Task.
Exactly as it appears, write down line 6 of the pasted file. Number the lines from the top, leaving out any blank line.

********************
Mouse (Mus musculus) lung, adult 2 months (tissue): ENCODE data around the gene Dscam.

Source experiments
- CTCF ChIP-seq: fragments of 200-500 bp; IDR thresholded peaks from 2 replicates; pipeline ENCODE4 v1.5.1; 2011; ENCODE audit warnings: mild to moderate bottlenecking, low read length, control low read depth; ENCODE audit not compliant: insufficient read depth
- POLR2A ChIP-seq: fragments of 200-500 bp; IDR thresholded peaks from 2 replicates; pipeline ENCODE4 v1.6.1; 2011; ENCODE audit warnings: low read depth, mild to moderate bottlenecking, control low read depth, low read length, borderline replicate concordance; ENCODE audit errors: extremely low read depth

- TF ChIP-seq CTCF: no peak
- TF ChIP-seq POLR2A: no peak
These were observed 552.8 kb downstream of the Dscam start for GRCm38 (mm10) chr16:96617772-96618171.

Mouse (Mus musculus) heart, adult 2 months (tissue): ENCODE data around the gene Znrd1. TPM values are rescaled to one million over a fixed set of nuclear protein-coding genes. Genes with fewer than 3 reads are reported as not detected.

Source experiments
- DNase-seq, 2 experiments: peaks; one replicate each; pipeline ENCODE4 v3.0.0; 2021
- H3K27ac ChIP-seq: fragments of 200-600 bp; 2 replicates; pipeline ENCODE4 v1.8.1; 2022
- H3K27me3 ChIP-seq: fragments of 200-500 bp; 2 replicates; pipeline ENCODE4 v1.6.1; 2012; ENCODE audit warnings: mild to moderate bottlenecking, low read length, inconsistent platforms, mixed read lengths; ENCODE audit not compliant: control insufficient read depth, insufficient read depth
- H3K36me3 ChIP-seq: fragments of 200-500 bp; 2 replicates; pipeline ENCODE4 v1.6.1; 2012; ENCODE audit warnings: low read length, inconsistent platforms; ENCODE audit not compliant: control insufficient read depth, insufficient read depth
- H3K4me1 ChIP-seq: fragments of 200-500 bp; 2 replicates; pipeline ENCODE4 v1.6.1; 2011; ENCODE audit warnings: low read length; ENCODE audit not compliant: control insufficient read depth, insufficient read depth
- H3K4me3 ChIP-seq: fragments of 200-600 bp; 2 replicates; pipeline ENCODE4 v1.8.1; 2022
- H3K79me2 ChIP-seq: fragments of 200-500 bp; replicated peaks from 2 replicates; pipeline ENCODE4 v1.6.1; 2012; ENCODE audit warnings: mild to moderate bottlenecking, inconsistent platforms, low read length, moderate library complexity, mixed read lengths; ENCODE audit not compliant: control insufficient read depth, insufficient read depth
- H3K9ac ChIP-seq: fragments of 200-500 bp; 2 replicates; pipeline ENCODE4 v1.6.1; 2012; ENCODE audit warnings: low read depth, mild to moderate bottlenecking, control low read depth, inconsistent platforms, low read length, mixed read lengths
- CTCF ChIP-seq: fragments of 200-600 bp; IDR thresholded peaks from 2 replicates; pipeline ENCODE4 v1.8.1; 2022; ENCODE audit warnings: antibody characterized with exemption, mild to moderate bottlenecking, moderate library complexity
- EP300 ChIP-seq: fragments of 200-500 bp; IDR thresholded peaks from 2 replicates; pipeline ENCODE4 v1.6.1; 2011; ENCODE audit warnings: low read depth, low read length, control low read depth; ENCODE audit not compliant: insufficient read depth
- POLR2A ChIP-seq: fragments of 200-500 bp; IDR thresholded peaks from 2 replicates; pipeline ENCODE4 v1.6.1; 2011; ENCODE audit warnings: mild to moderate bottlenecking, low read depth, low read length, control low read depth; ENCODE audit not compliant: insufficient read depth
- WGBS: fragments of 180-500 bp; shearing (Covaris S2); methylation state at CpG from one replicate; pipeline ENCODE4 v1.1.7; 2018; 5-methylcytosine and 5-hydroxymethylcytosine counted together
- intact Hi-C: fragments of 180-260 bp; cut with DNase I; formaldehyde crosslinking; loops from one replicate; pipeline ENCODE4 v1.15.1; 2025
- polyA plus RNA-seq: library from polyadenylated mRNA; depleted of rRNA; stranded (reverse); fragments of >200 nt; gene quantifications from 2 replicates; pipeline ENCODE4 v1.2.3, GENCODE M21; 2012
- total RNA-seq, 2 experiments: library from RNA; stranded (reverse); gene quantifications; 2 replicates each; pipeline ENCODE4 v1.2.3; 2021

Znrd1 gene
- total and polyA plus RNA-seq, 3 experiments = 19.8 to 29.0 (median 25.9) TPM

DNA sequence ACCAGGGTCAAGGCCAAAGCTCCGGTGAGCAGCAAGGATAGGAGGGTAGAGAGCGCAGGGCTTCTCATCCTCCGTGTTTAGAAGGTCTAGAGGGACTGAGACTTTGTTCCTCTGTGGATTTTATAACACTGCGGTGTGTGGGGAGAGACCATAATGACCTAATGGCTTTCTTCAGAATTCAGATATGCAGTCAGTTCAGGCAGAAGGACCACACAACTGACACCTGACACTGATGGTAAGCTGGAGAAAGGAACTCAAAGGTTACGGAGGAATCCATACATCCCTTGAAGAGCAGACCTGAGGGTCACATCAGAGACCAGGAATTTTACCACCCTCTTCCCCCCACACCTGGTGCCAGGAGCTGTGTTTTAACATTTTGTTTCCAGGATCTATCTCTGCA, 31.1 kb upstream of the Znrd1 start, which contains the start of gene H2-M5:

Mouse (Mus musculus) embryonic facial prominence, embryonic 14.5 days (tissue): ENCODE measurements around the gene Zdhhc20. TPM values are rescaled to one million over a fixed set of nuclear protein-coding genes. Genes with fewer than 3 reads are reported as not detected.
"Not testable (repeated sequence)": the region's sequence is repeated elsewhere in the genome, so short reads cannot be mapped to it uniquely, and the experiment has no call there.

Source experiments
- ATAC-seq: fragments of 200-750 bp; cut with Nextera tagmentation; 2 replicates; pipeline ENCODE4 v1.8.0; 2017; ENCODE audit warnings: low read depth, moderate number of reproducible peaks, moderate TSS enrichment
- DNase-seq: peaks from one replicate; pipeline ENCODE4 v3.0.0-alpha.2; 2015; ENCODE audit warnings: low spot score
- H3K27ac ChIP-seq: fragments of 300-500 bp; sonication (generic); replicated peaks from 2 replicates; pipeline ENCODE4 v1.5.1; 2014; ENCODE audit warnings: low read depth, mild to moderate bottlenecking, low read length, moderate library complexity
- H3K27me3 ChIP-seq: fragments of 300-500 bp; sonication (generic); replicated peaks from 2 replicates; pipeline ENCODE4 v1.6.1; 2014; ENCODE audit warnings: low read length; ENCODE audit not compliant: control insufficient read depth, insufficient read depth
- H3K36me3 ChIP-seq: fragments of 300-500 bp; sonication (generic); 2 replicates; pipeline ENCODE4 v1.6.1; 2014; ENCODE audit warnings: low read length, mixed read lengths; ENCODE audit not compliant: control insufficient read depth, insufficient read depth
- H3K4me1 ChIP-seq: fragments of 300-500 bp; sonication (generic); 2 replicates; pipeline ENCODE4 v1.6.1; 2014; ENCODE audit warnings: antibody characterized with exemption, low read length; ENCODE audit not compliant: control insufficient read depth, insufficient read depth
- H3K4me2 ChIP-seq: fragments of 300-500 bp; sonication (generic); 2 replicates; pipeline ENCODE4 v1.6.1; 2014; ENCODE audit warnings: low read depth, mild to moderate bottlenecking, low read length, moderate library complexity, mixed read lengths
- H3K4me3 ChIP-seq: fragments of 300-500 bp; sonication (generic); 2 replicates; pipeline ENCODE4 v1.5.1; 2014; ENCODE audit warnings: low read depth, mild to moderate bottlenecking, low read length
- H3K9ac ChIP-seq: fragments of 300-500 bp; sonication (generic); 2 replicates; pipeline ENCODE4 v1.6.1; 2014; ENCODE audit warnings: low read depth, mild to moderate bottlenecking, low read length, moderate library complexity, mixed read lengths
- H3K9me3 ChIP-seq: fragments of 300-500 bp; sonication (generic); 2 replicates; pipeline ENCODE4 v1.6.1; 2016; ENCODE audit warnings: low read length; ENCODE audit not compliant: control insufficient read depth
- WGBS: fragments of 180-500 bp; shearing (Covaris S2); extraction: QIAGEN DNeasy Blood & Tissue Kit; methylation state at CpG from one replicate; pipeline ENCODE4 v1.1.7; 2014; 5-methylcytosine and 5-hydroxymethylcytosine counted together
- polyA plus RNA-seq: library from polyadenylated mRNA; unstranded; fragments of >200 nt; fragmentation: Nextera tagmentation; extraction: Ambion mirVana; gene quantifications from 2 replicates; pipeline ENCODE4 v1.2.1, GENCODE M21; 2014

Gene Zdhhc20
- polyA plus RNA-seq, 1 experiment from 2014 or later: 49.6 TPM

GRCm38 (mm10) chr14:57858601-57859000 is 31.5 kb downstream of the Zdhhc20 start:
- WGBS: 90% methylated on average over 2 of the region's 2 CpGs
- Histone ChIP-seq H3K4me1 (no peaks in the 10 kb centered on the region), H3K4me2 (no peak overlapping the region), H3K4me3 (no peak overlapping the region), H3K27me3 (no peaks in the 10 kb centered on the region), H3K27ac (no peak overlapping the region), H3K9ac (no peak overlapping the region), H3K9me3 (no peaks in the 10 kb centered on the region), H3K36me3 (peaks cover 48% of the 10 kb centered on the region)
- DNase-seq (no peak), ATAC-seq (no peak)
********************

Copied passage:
- TF ChIP-seq POLR2A: no peak